But like I said initially mabybe we could appreciate online relationships for screen-value ?

Also, having made a conscious effort to limit online interaction, i feel somewhat liberated . ? .

>If I could go back I would have randomly chose one individual and hogged them for the whole night

Alas there was only one of me to go around. Sorry.

I don’t shelve it until I’ve read it. But I also note the date and place of purchase in each book so it’s more of a defence against forgetting.

>If we agree however that real life friendships die natural deaths then so too, online ones. Consciously limiting them is, in my opinion, a little severe.

But then what’s the solution? Blog RSS feeds and follower and friends lists seem to only grow, not shrink, and we’re afraid to unfollow or defriend etc just in case we offend people we don’t really care about. It’s bonkers. The thing is we already do this in real life, but more organically and less explicitly and find it perfectly acceptable. We need to transfer this skill to the online world somehow, but I guess the lure of storing relationships in an infinitely large database is too strong.

>I simply use Twitter a lot differently than you. Vive la différence.

Apologies, I was being a little flippant and not serious.

I’ve come to detest threads
Even getting the last eight emails from this comment subscription alone has made me feel isolated
Not because I don’t understand these words but because there is so much typing, so little understanding in such flurries of words.
I felt the same at Khadija’s Soiree. Too many people that I couldn’t connect with because I was trying to connect with all of them, at the same time. If I could go back I would have randomly chose one individual and hogged them for the whole night

I understand what you’re saying Shak. And I suppose my problem lies in trying to be friends with everybody. Yes, it isn’t possible and yes, quality is likely to suffer. If we agree however that real life friendships die natural deaths then so too, online ones. Consciously limiting them is, in my opinion, a little severe.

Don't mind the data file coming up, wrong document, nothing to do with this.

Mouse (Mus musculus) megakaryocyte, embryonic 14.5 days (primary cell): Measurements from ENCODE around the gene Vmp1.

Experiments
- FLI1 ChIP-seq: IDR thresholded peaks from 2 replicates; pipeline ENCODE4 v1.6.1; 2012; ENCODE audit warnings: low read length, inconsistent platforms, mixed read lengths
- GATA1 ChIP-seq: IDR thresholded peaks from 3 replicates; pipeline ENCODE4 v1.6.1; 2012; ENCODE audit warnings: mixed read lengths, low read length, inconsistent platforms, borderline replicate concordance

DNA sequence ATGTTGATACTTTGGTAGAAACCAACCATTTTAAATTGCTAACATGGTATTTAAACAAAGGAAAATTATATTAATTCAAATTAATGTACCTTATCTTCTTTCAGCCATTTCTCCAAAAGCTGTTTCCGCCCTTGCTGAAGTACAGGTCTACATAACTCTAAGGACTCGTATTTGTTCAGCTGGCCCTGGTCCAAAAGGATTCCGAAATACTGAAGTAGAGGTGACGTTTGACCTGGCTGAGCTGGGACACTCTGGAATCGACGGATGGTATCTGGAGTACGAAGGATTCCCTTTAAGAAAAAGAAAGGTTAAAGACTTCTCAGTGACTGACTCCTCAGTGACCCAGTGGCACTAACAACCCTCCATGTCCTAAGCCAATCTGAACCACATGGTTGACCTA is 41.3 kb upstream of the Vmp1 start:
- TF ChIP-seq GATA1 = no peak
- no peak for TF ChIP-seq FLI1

And I honestly don’t feel the need to reply to every Twitter update in my timeline. Many of the people I have small talk on Twitter with (Mash, excluding) are hardly friends at all, but people I have previously communicated with on twitter about work or saving the world. I simply use Twitter a lot differently than you. Vive la différence.

>I’m too reliant on this saturation of connectedness. I’m a writer, I thrive on being heard. I could write a book to be heard but I would miss the immediacy online offers.

Notice how none of these reasons even consider the people you’re trying to talk to. Communication seems to be about the producers now and not the consumers. This isn’t a personal criticism directed at you; I totally relate to what you’re saying. Hmm.

>the more digitalised we become, the more our aunts, uncles and parents join FB, the more a seamlessness between online and offline is demanded.

It’s not about the seamlessness. In fact I think the aunts, uncles and parents coming online are going to be our saving grace as they drag the cyberworld into real life (and not the other way around) – unless we start creating new facebook/twitter accounts, online personas and privacy settings just for family (which some people do).